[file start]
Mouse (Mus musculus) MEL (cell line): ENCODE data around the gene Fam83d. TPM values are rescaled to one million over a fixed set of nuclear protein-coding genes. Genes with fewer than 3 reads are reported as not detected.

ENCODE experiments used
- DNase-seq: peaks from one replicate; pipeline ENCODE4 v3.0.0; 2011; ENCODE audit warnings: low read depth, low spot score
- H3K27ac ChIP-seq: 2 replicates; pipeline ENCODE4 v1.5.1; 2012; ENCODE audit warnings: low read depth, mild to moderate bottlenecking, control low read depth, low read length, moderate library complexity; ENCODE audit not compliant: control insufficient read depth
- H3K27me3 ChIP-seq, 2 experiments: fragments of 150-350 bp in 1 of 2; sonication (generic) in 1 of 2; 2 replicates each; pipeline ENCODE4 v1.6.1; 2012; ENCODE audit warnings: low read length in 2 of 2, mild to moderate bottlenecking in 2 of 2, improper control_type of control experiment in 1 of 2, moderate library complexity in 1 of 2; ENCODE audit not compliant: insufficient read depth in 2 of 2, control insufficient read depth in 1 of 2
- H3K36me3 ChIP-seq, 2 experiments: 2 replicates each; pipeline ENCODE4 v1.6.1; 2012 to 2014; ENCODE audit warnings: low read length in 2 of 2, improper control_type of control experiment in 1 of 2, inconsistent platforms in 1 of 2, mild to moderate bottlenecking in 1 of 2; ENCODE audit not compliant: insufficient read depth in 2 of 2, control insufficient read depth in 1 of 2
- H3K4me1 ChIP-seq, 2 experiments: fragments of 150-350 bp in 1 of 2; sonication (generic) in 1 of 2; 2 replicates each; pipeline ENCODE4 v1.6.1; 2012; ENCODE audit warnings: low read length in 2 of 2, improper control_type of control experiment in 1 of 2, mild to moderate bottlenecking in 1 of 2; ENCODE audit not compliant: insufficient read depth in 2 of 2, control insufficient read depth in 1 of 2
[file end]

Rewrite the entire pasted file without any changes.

Mouse (Mus musculus) MEL (cell line): ENCODE data around the gene Fam83d. TPM values are rescaled to one million over a fixed set of nuclear protein-coding genes. Genes with fewer than 3 reads are reported as not detected.

ENCODE experiments used
- DNase-seq: peaks from one replicate; pipeline ENCODE4 v3.0.0; 2011; ENCODE audit warnings: low read depth, low spot score
- H3K27ac ChIP-seq: 2 replicates; pipeline ENCODE4 v1.5.1; 2012; ENCODE audit warnings: low read depth, mild to moderate bottlenecking, control low read depth, low read length, moderate library complexity; ENCODE audit not compliant: control insufficient read depth
- H3K27me3 ChIP-seq, 2 experiments: fragments of 150-350 bp in 1 of 2; sonication (generic) in 1 of 2; 2 replicates each; pipeline ENCODE4 v1.6.1; 2012; ENCODE audit warnings: low read length in 2 of 2, mild to moderate bottlenecking in 2 of 2, improper control_type of control experiment in 1 of 2, moderate library complexity in 1 of 2; ENCODE audit not compliant: insufficient read depth in 2 of 2, control insufficient read depth in 1 of 2
- H3K36me3 ChIP-seq, 2 experiments: 2 replicates each; pipeline ENCODE4 v1.6.1; 2012 to 2014; ENCODE audit warnings: low read length in 2 of 2, improper control_type of control experiment in 1 of 2, inconsistent platforms in 1 of 2, mild to moderate bottlenecking in 1 of 2; ENCODE audit not compliant: insufficient read depth in 2 of 2, control insufficient read depth in 1 of 2
- H3K4me1 ChIP-seq, 2 experiments: fragments of 150-350 bp in 1 of 2; sonication (generic) in 1 of 2; 2 replicates each; pipeline ENCODE4 v1.6.1; 2012; ENCODE audit warnings: low read length in 2 of 2, improper control_type of control experiment in 1 of 2, mild to moderate bottlenecking in 1 of 2; ENCODE audit not compliant: insufficient read depth in 2 of 2, control insufficient read depth in 1 of 2